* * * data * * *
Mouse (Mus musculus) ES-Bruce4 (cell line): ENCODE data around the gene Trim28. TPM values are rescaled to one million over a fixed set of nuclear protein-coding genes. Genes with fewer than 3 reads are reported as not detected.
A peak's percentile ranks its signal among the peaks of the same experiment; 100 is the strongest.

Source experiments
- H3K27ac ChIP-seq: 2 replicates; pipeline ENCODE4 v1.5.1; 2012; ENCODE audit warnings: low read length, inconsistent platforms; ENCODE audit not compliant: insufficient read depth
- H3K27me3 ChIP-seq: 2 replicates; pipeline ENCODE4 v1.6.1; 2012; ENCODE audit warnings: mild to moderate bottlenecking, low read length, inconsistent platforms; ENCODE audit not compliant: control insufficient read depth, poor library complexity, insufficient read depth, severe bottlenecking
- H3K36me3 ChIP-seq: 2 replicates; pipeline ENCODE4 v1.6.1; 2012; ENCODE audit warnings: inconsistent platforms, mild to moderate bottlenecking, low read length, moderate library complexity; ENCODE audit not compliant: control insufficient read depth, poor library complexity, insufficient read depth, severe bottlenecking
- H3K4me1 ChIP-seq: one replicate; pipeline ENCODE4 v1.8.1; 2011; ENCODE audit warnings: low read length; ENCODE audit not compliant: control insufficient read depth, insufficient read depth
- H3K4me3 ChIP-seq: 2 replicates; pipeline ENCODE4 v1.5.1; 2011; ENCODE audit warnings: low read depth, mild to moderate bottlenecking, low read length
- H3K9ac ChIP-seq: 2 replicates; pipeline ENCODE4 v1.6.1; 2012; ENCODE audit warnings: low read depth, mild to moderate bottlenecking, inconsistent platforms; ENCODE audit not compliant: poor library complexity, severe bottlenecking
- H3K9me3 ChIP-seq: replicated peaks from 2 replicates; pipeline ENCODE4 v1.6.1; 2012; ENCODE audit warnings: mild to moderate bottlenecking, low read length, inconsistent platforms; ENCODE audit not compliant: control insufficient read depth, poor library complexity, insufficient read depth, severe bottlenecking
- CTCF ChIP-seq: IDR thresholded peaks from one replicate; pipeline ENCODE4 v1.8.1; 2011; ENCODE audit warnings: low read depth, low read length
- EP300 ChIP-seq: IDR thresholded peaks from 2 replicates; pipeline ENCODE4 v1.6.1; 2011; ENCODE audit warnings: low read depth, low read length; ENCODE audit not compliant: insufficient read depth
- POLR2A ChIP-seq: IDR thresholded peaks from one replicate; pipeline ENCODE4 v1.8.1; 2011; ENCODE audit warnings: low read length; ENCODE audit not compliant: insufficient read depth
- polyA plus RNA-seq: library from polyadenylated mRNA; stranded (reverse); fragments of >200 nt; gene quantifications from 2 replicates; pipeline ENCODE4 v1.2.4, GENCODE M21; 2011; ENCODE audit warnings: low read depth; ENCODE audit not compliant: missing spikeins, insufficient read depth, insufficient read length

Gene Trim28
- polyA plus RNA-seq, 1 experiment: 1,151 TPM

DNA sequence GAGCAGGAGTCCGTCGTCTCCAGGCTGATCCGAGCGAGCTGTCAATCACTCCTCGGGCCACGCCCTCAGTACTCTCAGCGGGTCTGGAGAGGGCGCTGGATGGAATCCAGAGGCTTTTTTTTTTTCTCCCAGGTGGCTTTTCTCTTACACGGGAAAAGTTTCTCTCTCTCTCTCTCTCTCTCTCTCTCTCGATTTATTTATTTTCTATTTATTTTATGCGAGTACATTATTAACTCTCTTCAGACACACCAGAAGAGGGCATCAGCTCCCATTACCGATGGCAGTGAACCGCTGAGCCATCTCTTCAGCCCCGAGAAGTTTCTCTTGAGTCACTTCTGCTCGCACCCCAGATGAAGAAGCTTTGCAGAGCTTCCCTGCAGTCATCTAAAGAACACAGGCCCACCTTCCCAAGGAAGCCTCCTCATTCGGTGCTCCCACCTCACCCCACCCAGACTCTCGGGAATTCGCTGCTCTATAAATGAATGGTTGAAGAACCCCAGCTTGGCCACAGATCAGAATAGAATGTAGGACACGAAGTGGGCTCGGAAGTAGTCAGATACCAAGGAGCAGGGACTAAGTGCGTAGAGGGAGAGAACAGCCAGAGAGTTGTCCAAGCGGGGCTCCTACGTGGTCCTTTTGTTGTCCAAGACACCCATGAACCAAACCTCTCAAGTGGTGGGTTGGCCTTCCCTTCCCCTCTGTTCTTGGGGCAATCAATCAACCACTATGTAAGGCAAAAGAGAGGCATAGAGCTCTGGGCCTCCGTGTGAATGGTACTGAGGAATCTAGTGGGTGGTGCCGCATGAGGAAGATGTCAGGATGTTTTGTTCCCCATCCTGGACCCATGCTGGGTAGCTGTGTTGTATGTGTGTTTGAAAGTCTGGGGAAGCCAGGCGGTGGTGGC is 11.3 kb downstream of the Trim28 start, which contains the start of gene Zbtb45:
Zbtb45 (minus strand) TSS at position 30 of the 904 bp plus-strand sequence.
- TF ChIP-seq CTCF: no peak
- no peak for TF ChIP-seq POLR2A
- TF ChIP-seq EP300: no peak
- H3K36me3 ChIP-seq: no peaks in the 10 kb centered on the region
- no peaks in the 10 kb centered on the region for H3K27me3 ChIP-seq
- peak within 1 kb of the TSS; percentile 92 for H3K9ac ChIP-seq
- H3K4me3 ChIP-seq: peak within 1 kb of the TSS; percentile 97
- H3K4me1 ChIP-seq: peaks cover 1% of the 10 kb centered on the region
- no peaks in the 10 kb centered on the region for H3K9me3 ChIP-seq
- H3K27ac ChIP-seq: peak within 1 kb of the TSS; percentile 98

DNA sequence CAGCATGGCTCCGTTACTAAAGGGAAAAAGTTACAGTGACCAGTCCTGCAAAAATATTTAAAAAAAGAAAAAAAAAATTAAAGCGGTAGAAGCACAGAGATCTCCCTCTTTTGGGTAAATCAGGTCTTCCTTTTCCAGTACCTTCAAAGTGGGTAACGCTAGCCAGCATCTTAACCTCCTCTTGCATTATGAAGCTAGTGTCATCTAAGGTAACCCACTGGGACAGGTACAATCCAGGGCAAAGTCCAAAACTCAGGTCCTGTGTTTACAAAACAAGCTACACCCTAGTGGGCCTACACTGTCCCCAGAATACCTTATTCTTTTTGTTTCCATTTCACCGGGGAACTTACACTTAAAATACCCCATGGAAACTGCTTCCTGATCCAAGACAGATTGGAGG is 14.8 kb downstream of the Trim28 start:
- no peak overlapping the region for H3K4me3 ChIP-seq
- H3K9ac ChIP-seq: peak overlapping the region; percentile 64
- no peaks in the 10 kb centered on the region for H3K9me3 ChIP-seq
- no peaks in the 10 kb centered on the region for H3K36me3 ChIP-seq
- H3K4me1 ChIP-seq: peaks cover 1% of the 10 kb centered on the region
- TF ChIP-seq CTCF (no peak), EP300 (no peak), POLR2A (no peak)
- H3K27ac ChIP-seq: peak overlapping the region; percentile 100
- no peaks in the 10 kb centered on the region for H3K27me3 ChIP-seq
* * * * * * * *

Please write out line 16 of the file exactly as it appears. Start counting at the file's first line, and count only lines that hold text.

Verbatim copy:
- polyA plus RNA-seq, 1 experiment: 1,151 TPM